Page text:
The Lift is an occasionally effective film. Director Dick Maas achieves some nicely eerie set-pieces and effective shocks at various intervals. In particular, the last ten minutes as Huub Stapel ascends the shaft to investigate the heart of the elevator contains some intensely wound suspense. (Although oddly, the one thing that Maas never does is use the elevator for a sense of claustrophobia). He also has a sense of black humour and plays visual jokes the film opens on a scream that only turns out to be shrieks of female laughter; or Maas cuts from a decapitation to a cigar cutter or from suffocated party-goers being found in the elevator to a screaming ambulance that turns out to only be a toy of Stapels son; or in the midst of a tense scene at the climax, having a hand creep out of the edge of the frame to cover Huub Stapels mouth, before being revealed to only be Stapels own.
Ultimately though, The Lift is a film that tries hard but fails to make the grade. While there are some effective shocks, most of the film is slow and dully paced. The major problem is that proceedings are dragged out by a slow-moving subplot about Huub Stapels wife (Josine van Dalsum) believing he is having an affair with reporter Willeke van Ammelrooy, which is allowed to take up a substantial part of the film. Yet it is a subplot that also seems ultimately pointless in that the issue is never resolved by the end of the film. The film is also marred by some atrocious dubbing. Probably what makes the last ten minutes work well is that they dispense with the bad dubbing the scenes are entirely without dialogue and allow the audience to concentrate solely on suspense. The scripts talk of molecule-sized protein computer chips is nonsensical, although the idea does unwittingly touch upon the ideas of nanotechnology well before the notion was ever named.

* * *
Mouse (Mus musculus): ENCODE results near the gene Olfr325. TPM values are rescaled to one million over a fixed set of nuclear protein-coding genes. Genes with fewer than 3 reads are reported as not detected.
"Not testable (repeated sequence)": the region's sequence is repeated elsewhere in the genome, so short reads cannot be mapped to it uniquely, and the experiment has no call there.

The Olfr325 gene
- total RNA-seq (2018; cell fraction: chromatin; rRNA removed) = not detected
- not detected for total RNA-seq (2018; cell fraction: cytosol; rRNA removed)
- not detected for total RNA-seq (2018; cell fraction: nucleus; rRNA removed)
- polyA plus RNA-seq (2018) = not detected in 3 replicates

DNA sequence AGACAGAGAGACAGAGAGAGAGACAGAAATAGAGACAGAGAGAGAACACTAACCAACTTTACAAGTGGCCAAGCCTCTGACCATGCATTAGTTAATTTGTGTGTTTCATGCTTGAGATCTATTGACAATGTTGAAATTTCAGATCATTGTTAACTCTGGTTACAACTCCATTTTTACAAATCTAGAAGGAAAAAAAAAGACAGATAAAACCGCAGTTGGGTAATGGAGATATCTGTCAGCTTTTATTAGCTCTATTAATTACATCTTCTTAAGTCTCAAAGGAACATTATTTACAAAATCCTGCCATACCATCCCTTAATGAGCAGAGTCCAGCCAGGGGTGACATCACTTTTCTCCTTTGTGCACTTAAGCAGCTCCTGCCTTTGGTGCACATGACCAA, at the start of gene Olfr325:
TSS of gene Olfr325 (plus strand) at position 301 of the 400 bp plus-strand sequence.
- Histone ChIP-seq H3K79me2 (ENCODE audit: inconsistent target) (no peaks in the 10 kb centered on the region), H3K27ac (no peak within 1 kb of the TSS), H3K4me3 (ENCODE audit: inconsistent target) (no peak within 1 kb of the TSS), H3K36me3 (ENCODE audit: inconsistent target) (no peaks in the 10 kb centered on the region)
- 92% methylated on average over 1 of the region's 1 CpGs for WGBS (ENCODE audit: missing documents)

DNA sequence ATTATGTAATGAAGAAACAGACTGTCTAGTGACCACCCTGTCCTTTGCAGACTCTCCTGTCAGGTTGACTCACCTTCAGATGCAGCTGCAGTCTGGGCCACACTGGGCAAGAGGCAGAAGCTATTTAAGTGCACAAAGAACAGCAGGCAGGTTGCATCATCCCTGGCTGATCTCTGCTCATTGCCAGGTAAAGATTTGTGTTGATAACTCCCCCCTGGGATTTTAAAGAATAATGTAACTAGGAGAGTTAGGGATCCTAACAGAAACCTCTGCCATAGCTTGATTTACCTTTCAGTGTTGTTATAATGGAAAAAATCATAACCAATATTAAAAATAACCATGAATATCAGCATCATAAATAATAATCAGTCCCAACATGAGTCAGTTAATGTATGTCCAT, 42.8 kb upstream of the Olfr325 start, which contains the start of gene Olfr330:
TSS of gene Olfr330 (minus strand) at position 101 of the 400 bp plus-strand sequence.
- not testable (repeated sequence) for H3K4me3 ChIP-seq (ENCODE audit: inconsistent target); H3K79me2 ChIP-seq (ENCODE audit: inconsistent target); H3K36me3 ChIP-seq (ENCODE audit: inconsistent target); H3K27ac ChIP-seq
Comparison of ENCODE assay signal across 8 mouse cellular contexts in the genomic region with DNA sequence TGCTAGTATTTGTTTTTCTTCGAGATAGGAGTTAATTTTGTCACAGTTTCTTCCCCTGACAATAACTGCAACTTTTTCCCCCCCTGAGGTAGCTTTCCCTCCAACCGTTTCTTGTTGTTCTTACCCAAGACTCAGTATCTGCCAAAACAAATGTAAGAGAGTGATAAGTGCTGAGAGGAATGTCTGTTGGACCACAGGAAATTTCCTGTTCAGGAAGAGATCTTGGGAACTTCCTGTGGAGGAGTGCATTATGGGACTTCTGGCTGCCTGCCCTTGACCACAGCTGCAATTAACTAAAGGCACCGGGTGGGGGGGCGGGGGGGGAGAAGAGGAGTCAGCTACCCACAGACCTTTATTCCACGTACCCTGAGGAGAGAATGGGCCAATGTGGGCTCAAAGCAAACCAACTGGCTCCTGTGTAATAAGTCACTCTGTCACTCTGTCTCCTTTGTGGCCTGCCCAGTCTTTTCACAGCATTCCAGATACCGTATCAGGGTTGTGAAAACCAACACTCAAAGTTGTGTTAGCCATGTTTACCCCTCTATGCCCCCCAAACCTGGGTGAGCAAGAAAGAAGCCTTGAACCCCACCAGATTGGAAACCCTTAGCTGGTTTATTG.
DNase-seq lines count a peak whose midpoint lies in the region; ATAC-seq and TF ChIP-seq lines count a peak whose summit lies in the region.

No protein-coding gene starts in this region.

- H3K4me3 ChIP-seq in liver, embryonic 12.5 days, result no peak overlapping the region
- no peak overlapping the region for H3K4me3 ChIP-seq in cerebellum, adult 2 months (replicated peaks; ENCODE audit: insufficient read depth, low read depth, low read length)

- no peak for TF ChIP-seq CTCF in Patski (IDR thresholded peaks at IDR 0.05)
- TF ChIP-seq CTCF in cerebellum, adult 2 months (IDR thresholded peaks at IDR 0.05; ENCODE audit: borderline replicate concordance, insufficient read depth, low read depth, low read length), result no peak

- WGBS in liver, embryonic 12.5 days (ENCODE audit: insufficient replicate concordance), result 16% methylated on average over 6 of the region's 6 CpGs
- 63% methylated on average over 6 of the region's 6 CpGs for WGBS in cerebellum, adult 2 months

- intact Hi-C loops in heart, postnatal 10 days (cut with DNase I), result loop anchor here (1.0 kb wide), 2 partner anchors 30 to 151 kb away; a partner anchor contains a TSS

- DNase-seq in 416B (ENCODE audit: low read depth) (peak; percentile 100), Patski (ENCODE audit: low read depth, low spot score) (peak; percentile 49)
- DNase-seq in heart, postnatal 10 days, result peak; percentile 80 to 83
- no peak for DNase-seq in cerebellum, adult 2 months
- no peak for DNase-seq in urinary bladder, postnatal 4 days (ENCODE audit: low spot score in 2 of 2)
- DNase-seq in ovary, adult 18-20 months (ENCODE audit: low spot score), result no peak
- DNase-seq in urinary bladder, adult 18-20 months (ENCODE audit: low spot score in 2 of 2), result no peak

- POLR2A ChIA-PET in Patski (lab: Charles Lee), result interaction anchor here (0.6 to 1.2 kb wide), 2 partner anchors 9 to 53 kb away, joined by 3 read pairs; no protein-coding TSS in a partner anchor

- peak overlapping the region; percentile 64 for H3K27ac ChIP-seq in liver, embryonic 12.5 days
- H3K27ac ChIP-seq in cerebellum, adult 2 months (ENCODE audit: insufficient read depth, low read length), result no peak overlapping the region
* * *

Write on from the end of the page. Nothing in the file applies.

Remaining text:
Dick Maas went onto a number of other films. He is probably best known for the comedy Flodder (1986) and sequels. He later conducted an American remake of The Lift as Down/The Shaft (2001) starring James Marshall and Naomi Watts. His other genre films include the acclaimed serial killer thriller Amsterdamned (1988); Saint/Saint Nick (2010) about a murderous Santa Claus; Quiz (2012) where a tv quizshow host has the tables turned on him in a psychological game; and Prey (2016) about a killer lion loose in Amsterdam.
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